Snowpack and Water Supply Report – January 2021

This article was published on: 01/21/21 6:11 PM


If you’ve been up to the mountains lately, you’ve likely rejoiced in the fact that the snow is much better this year than last. To put some numbers to it, according to the NRCS report that just came out, the basin snowpack was at 95% of normal as of January 1st. Compare this to a scant 41% of normal at this time last year.

Precipitation in December was 74% of average and 86% of average measuring from October 1st.

While this may sound like good news now, the things to consider are reservoir levels and continued snow and rain fall from January to March. Water supply challenges are the result in part of how much water can be stored in Wickiup, Crane Prairie, Crescent, and Prineville Reservoirs to meet water demands in the summer.

As of January 14, 2021, the Deschutes and Crooked River Basin’s snow water equivalent is 87% of the median for this date.

Kyle Gorman, Central Oregon Regional Manager for the Oregon Water Resources Department puts this into perspective. “Four out of the five reservoirs in the basin are at ½ or lower than average levels for this date as well. It will take a spectacular snowy month or two to get us above average and high enough above average to dig our way out of the low reservoir and stream flow conditions we are seeing as a result of years of recent drought.”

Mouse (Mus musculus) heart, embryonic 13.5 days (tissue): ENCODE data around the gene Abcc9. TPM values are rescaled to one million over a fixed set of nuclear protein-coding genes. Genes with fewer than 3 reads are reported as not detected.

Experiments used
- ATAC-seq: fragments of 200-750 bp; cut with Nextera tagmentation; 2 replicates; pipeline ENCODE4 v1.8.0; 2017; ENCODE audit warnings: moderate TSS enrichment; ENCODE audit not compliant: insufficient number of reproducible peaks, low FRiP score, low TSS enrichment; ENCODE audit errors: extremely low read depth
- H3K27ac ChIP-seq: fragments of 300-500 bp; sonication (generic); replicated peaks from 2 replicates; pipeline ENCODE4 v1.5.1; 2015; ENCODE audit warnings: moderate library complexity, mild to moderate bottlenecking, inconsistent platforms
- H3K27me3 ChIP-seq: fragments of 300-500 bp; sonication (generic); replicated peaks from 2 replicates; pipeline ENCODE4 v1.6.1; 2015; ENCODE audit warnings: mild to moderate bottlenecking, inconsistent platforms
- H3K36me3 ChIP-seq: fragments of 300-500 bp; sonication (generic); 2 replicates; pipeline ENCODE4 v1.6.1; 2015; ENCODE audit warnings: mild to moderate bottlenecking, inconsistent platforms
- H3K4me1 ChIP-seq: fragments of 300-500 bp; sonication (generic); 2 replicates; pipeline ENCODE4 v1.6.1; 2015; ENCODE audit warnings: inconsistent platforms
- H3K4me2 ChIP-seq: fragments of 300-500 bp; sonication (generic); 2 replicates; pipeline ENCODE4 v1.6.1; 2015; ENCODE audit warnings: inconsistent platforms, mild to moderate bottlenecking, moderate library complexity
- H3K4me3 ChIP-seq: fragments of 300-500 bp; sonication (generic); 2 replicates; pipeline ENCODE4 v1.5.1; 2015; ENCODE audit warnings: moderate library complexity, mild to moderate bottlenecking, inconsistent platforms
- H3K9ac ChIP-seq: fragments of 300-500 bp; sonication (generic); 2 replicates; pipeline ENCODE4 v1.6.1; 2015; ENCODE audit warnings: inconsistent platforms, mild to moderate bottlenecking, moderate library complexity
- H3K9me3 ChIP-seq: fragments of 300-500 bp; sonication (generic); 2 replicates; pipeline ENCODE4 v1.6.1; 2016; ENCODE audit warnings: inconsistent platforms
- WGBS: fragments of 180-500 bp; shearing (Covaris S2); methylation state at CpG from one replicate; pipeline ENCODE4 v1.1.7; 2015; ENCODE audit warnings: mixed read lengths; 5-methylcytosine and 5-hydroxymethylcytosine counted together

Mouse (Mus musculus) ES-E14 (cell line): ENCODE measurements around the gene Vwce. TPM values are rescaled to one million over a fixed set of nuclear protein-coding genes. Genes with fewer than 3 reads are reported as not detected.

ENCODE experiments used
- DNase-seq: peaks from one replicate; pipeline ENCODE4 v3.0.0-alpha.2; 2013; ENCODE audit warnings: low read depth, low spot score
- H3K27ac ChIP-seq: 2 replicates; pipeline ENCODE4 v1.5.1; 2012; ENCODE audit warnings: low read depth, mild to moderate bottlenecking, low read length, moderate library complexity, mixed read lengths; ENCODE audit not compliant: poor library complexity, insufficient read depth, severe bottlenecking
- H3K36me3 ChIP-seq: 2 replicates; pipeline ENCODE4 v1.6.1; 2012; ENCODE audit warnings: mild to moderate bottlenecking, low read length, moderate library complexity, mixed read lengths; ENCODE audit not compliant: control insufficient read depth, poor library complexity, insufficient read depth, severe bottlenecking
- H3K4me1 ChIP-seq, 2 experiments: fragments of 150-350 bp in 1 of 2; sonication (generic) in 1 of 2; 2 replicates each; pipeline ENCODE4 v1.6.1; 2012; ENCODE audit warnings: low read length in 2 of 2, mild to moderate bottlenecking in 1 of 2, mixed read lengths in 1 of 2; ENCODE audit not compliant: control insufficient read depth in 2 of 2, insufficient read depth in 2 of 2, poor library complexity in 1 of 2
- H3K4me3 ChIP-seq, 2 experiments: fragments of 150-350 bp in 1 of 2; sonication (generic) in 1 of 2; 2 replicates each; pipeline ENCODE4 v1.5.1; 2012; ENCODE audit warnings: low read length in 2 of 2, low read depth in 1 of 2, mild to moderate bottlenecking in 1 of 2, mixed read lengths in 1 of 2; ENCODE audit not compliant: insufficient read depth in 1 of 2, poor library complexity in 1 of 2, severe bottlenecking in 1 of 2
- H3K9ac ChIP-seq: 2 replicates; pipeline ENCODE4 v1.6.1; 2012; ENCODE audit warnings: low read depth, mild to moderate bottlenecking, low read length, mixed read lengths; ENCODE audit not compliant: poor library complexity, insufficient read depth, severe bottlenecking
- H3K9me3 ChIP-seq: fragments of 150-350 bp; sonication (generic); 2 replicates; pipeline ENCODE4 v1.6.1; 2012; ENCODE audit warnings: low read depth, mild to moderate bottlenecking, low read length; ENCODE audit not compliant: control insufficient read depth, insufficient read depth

With continued water supply issues, it’s imperative that we carefully manage the water we divert from Central Oregon’s rivers and streams. Leaking canals and inefficient irrigation practices provide a huge opportunity for water savings to help fish, farms and cities thrive.

“The DRC has been working to restore streamflow and improve water quality in the Deschutes Basin for over 25 years.” says DRC Executive Director, Kate Fitzpatrick.

“We will be building on a long-term foundation of successful conservation projects leveraged through our basin partners. We have programs in place that will help restore function to a river that has long been degraded by extreme flow fluctuations while ensuring more reliable water for basin farmers.”